Jamie Oliver’s Food Revolution series has made the conversation about school food much more mainstream, but I suspect cost factors and institutional inertia will deter many school districts from following the task force recommendations.
By the way, if you are concerned about school lunch nutrition, I recommend bookmarking and occasionally checking the sites La Vida Locavore and School Lunch Talk (which originally had the brilliant blog name “F is for French Fry”).
IV. Access to Healthy, Affordable Food
It’s been well-documented that Americans in many urban and rural communities have limited access to affordable, nutritious whole foods. This section of the report was full of good ideas, such as increasing the number of farmers’ markets and other direct-to-consumer options for farmers. However, I feel pessimistic about prospects for the task force’s recommendations in this area. It would be wonderful to “Provide economic incentives to increase production of healthy foods such as fruits, vegetables, and whole grains,” and to “evaluate the effect of targeted subsidies on purchases of healthy food through nutrition assistance programs.” But in times of budget scarcity, I can’t see local governments funding “incentives to attract supermarkets and grocery stores to underserved neighborhoods and improve transportation routes to healthy food retailers.” I am skeptical that the “food, beverage, and restaurant industries” will “use their creativity and resources to develop or reformulate more healthful foods for children and young people.”
V. Increasing Physical Activity
Several of the 17 recommendations in this section are aimed at increasing children’s physical activity during the school day, at recess as well as in physical education classes. I would love to see more frequent and higher-quality P.E. in all schools, to cite one example. Unfortunately, P.E. is often one of the first things cut when budgets are strained, as they are in many parts of the country now. My children’s school district considered big cuts to P.E. at elementary schools in the coming academic year. Most of the that funding was restored after the state legislature adopted a relatively generous education budget, but if money is tight next year, I expect P.E. to be on the chopping block again in my area and across the country.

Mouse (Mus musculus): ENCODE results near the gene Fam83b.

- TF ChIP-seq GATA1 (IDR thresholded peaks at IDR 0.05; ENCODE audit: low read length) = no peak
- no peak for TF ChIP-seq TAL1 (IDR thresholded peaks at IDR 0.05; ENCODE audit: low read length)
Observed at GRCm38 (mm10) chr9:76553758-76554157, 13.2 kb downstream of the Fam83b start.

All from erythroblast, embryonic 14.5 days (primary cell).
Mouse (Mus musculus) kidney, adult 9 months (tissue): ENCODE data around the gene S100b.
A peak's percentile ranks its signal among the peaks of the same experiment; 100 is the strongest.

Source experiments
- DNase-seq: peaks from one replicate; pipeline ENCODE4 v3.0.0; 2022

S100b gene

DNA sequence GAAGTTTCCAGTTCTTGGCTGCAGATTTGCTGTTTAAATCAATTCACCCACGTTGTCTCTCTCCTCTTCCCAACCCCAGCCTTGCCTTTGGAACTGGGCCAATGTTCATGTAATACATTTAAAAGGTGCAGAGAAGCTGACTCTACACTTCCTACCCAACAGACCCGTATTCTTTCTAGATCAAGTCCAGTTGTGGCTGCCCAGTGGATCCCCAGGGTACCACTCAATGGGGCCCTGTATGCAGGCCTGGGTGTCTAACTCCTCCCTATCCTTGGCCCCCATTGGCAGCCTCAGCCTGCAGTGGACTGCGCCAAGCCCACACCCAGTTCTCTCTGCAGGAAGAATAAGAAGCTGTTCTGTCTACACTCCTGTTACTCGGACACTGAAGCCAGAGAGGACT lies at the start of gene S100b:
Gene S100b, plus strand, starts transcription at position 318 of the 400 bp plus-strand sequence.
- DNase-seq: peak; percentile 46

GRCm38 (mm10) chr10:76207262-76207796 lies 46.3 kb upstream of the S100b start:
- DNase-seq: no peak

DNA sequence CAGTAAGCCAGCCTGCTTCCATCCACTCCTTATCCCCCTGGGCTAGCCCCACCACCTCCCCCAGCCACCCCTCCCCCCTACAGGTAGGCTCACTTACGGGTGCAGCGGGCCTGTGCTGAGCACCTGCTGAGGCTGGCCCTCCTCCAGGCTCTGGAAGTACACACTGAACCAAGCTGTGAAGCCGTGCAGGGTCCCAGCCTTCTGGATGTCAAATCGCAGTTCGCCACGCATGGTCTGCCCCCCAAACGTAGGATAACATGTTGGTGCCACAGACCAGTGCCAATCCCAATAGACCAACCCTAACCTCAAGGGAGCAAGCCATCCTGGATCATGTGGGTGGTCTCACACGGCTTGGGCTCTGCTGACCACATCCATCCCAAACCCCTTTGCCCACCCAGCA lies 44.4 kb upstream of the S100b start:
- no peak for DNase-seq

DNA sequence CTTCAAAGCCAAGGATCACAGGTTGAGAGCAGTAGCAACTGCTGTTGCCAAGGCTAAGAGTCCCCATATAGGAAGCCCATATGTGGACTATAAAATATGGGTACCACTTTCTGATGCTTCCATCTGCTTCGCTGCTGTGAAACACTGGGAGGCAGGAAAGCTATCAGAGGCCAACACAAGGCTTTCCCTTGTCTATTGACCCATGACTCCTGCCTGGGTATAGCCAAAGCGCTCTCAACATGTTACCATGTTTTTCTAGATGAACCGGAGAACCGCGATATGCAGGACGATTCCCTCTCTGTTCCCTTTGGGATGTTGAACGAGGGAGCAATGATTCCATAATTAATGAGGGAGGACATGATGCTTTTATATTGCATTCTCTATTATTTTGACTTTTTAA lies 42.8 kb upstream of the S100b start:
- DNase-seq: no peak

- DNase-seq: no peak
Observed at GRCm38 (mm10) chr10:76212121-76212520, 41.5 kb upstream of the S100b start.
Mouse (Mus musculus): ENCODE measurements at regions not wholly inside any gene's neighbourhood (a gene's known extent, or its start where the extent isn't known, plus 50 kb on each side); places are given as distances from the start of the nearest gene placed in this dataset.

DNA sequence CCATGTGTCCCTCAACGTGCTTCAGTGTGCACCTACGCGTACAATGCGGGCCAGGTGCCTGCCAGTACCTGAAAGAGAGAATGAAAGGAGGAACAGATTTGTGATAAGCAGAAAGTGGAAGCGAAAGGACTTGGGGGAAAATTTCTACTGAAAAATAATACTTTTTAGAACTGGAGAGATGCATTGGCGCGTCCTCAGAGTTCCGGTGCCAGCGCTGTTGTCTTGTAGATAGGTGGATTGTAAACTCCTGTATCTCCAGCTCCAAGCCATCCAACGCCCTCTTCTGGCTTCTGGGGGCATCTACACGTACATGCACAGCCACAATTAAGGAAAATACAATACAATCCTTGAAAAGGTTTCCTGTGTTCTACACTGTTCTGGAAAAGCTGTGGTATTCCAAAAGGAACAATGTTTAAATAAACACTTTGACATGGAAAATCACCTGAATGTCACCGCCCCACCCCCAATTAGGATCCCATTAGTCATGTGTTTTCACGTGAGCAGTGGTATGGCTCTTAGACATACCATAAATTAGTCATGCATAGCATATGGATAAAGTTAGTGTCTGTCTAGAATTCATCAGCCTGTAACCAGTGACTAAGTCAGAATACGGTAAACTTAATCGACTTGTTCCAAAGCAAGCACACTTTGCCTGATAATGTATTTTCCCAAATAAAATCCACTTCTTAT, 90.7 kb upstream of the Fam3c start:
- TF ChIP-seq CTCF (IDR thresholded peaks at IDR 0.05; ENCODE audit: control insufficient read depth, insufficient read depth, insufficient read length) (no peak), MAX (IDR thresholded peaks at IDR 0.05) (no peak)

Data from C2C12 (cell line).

The task force asks state and local educational agencies to make physical activity more accessible for kids in after-school programs too, and to make it less expensive for kids to participate in sports teams (that is, limit the use of “pay to play” for extracurricular sports).
Several of the recommendations deal with broader issues of transportation and land-use planning, such as adopting a new Surface Transportation Act “that enhances livability and physical activity,” and EPA guidelines for new schools that emphasize ways to make it possible for students to walk or bike to school. Local governments and the business sector are asked to devote resources to making more parks, playgrounds, fields, gyms and other indoor recreation centers accessible to children, “particularly in underserved and low-income communities.” This kind of thing should be a no-brainer, but I know many cities are having trouble maintaining their park systems, let alone expanding or upgrading them.